SummitCare murder trial: Garry Steven Davis's colleagues say nothing sinister about texts

THEY are the text messages that the prosecution say point to a killer.

But black humour, expressions like “comes in threes” and even predicting which aged-care resident might be next to die are commonly used in nursing homes as a “coping mechanism” to deal with the constant stress of being around death, Newcastle Supreme Court has heard. 

Aged-care nurse Garry Steven Davis, 29, is currently facing the fourth-week of a judge-alone double murder trial before Justice Robert Allan Hulme. 

He has pleaded not guilty to two counts of murder in relation to the deaths of SummitCare Wallsend residents Gwen Fowler, 83, and Ryan Kelly, 80, who were both non-insulin dependent diabetics injected with lethal doses of insulin on October 18 and 19 of 2013. 

He has also denied the attempted murder of Ms Manuel, who managed to survive a similar attack on October 19, but was taken to hospital suffering from hypothermia and hypoglycemia. 

It is the prosecution’s circumstantial case that Mr Davis is the only person who could have injected all three residents. 

They say he had the opportunity, he knew the victims and he had the skills.

And, according to the prosecution, Mr Davis was also the only one to predict who was going to die next in a series of text messages to two colleagues. 

Those two staff members gave evidence on Wednesday, telling Justice Hulme it was not uncommon for nursing staff to use “black humour” to cope with the stress of their work.

Crown prosecutor Lee Carr took Debbie Wilson, who was an assistant in nursing at SummitCare at the time of deaths, through a text message exchange between herself and Mr Davis on October 19, 2013.

“Hey Garry, how’s Gwen?”,” Mr Carr said, reading the text message.

“The Gwen you’re referring to of course is?”

“Gwen Fowler,” Ms Wilson replied.

“One shift four would be a record for leader leader LOL”,” Mr Carr continued. 

“What are you referring to there?”

Ms Wilson explained that “leader leader” should be “team leader”, Mr Davis’s role at the aged-care facility.

She agreed with Mr Carr that she meant it would be a record for any team leader should four residents from a single unit die “one after the other”.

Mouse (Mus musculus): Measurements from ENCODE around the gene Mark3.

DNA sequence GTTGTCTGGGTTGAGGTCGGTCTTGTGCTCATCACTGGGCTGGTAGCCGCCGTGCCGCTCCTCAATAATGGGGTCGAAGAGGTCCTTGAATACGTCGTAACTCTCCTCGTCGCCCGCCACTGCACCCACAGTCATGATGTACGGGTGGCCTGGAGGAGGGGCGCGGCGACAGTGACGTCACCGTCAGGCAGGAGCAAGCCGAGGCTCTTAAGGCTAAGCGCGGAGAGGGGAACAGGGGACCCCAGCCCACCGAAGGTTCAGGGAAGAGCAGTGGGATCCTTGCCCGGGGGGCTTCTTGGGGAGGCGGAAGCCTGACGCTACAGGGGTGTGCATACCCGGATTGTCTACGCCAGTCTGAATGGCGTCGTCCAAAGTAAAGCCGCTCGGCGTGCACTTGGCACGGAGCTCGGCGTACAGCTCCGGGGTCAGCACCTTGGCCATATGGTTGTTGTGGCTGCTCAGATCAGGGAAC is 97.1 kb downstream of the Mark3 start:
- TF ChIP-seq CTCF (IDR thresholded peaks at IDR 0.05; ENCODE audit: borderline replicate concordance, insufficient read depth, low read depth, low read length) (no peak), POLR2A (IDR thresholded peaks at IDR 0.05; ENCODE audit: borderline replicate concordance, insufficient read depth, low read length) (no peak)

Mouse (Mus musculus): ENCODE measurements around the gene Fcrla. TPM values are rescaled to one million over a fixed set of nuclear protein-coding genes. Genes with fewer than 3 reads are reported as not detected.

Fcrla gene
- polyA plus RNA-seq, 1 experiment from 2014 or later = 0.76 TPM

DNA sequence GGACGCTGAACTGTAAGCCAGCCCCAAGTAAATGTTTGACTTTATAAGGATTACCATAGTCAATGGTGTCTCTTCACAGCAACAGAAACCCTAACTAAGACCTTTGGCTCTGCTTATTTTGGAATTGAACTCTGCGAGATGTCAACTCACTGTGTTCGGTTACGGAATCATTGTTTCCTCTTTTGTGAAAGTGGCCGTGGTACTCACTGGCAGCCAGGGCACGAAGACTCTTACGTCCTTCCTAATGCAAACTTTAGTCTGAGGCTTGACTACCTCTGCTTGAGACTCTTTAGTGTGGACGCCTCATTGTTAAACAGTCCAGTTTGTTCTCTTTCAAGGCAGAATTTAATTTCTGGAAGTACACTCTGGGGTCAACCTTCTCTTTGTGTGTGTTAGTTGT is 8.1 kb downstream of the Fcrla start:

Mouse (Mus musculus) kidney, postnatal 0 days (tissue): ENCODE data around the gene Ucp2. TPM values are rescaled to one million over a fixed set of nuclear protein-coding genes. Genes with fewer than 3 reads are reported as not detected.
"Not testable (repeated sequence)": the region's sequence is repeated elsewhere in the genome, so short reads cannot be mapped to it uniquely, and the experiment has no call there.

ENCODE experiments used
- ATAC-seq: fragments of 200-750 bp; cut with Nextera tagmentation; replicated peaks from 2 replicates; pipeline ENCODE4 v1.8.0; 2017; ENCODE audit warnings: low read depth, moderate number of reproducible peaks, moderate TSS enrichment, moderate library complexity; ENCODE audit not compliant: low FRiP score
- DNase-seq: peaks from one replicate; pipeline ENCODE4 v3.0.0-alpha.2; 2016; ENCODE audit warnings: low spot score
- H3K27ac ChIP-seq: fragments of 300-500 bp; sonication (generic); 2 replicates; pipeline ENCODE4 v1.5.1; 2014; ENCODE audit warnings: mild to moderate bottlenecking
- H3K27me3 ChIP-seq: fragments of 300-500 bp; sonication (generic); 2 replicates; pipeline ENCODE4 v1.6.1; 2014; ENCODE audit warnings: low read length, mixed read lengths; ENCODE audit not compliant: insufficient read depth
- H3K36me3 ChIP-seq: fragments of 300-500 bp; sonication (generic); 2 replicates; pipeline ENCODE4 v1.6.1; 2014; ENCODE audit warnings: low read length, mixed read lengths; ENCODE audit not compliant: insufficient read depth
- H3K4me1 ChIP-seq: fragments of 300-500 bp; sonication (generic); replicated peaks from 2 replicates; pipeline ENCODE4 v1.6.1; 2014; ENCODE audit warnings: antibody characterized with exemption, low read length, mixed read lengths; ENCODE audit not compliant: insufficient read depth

Mr Davis replied: “happens in three, she’s blue as but still breathing”. 

When Ms Wilson replied: ‘‘Who do you think is number 3? John S or Doris M,’’ Mr Davis replied, ‘‘Bell or Kelly’’. 

Later Mr Davis texted: ‘‘Gwen gone. Audrey number three.”

But under cross-examination from Mr Davis’s barrister, Christopher Watson, Ms Wilson said nurses dealt with death by using black humour. 

“In nursing there is a black humour,” Ms Wilson said.  

“It’s our way we deal with things every day.”

Mr Wilson agreed with Mr Watson that it could be labelled a “coping mechanism”. 

“Why would you say “LOL, laugh out loud?” Mr Watson asked Ms Wilson.

“Again, coping mechanism,” she replied. 

“It’s our way of dealing with things. “We deal with death, we deal with stress, we deal with dementia, we deal with families. “It’s just the way we cope and I don't know in any industry that you don't have a type of black humour.”

Ms Wilson said the messages in no way were meant to be disrespectful to Ms Fowler or other residents.

SummitCare Wallsend assistant in nursing Raylene Collins also texted Mr Davis on October 19, 2013, the court heard.

Mr Davis sent a text to Ms Collins saying: “Gwen NT and Audrey were sent to hospital.  Comes in three.”

When asked to explain the reference to “comes in three”, Ms Collins said: “In nursing it always comes in threes, like three deaths, and everybody says it and we all do it, and if there’s two, like two passed away recently, so everyone was trying to guess who the third was, it just happens, it just comes in threes.”

The court heard Ms Collins replied: “True, let’s hope the third is PV6”, to which he wrote back: “It’s gonna be Audrey, it was hectic”. 

Ms Collins replied: ““I can live in hope”.

Under cross-examination from Mr Watson, Ms Collins reiterated her claims about the expression “comes in three” in nursing.

“Yeah, it’s just done in nursing,” Ms Collins said. 

“Like I have other friends and even my family work as nurses and they all do it.  “We all do it.”

“So there’s nothing sinister about it?” Mr Watson asked. 

“No,” Ms Collins replied. 

“Well it was done like a week ago when two people passed away and everyone was trying to guess who the third was.”

Ms Collins said the comments in no way meant they would decrease the level of care for a resident.

“No... absolutely not,” she said.  

“You can’t do that.

“It’s just how we de-stress I guess, sometimes, because it’s a very hard job and lots of time are understaffed and it’s just, yeah, it’s just the way we communicate.”

“When it comes under the magnifying glass, like in proceedings such as this trial, it doesn’t appear very tasteful, does it?,” Mr Watson asked. 

“No, it doesn’t,” Ms Wilson replied.

The court was also played sections of Mr Davis’s lengthy police interview on Tuesday, in which he questioned about a number of scenarios that could have occurred. He agreed it was unlikely any of the residents would have injected themselves or each other and couldn’t nominate any one else he worked for who would have done it.

The prosecution is expected to call its last witness on Wednesday. 

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